A summer storm brought a city-wide power outage, hundreds of lightning strikes, hail and street-flooding to Ashland on Thursday.

Though some enjoyed the storm, taking the opportunity to kayak in the Ashland Shopping Center or run through raging waters flowing down city streets, many others found little to enjoy. Southern Oregon University family housing on Wightman Street flooded, and a tree fell on a house on Harrison Street.

The tree was "knocked over by extreme wind gusts," said Dave Shepherd of Ashland Fire and Rescue. "Fortunately it didn't look like there was a whole lot of damage but it did do some damage to the house. It knocked down power lines, creating an electrocution hazard, and tore up the whole sidewalk."

AFR responded to 12 calls for downed power lines, Shepherd said.

At SOU family housing, the three inches of precipitation that fell on Ashland was enough to flood five to seven residences.

"We haven't really had a chance to assess all the issues yet," William Smith, the associate vice president of housing and dining at SOU, said. "We had people out most of the night getting rid of the water and extracting carpets. We had a two trees down, one of which did slight damage to a house."

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Doug Peterson enjoys the rain water on Garfield Street during a storm on Thursday that flooded city streets and knocked out power to Ashland, Talent and parts of Phoenix.

Thom Larkin | For the Tidings



Despite the damage, residents were allowed to remain in their homes last night.

"We tried to let them have as good a night's sleep as possible," Smith said. Leaves and debris, dropped by the wind and hail, plugged up a nearby storm drain, causing the flooding, he said.

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before the storm arrived locally, a result of lightning strikes in northern California at around 3:30 p.m.

"Something in northern California shut down the entire Rogue Valley from Barnett Road south," said Dick Wanderscheid, the director of Ashland's electric department. "It was down for about 45 minutes to an hour."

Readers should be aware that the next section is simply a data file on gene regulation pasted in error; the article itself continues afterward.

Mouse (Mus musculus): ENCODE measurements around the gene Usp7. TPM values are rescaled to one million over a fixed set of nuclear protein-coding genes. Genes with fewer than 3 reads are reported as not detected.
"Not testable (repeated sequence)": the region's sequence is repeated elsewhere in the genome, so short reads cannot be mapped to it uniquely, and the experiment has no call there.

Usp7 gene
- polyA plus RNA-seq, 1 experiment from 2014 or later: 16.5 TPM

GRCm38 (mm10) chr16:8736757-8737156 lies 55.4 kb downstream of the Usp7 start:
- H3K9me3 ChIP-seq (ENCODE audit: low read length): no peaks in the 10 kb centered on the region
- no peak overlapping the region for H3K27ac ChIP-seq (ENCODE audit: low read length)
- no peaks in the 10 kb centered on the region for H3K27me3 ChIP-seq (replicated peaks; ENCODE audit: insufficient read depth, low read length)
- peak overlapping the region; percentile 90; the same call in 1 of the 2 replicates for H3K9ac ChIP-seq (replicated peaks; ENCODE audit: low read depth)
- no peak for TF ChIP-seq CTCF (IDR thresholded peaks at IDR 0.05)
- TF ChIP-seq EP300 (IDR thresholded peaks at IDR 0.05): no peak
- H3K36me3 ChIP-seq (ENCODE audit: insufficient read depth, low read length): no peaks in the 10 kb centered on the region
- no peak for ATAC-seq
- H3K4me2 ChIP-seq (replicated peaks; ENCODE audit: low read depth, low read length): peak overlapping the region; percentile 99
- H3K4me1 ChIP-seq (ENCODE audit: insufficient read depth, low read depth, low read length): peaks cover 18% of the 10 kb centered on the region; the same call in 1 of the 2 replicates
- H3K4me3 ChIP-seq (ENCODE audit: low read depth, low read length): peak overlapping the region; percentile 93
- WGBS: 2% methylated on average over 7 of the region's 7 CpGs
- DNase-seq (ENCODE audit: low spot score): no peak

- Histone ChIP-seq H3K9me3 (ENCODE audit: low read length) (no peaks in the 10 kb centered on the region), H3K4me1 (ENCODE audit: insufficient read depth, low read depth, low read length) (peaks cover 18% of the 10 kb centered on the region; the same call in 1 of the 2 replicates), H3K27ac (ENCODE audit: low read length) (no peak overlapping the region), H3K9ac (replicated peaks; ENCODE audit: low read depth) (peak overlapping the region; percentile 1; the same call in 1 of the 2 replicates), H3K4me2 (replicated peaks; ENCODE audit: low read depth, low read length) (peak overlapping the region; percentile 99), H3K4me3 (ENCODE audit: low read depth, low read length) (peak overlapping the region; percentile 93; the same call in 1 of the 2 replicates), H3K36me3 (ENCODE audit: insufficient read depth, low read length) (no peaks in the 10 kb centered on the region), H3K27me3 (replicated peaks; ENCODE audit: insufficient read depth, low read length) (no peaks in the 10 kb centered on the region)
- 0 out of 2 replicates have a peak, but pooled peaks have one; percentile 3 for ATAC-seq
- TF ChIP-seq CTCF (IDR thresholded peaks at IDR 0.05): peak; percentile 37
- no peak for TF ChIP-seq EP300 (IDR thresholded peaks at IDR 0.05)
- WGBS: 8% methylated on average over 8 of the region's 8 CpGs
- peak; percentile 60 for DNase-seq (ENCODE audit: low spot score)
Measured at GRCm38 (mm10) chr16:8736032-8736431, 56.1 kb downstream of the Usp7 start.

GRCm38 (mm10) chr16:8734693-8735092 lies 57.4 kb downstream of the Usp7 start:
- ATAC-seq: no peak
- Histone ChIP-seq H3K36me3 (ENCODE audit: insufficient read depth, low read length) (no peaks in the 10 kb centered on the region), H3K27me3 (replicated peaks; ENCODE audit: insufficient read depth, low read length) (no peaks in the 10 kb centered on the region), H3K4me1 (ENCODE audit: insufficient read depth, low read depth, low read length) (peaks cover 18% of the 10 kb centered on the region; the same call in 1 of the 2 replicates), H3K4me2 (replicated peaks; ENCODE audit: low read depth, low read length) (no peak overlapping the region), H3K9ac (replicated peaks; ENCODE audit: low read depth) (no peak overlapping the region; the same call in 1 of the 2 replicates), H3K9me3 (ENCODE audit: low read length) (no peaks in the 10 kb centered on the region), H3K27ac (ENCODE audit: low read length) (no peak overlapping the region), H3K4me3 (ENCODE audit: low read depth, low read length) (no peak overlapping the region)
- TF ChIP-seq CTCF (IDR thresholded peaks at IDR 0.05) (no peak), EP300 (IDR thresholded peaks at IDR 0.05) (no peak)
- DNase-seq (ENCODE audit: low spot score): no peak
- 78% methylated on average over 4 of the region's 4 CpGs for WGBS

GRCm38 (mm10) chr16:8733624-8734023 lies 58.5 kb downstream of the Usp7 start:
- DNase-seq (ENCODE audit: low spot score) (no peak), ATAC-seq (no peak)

The entire city lost power twice, in addition to a number of "scattered distribution outages throughout the city," Wanderscheid said. Electricity was restored for good by about 6 p.m., he said.

Before it came back on the first time, the lightning storm had reached Ashland, bringing with it dime-sized hail to the southern end of town, flooding at various intersections and some 600 lightning strikes to the eastern side of the Valley.

Just before the rain began in Ashland, AFR responded with Jackson County Fire District 5 to a grass fire near North Mountain and Eagle Mill Roads.

"We sent a couple of units to make sure we didn't get a large grass fire," Shepherd said. "Eventually the rains came and helped out."

Firefighters from around the Valley said the associated rains undoubtedly helped to stave off many potential fires.

"People were smelling smoke everywhere, from the Colestine, to both sides of Ashland to the Greensprings," Brian Ballou, a fire information officer with Oregon Department of Forestry said. "But relatively few reports turned into actual fires. There was an awful lot of rain with it. The rain definitely helped to keep number of starts found so far real low. The storm we had Wednesday night was much drier."

Ballou added that more thunderstorms are forecasted for this afternoon and tonight, which could again test their luck.

"It's inevitable that we'll get some more (fires) popping up out of that one," he said.

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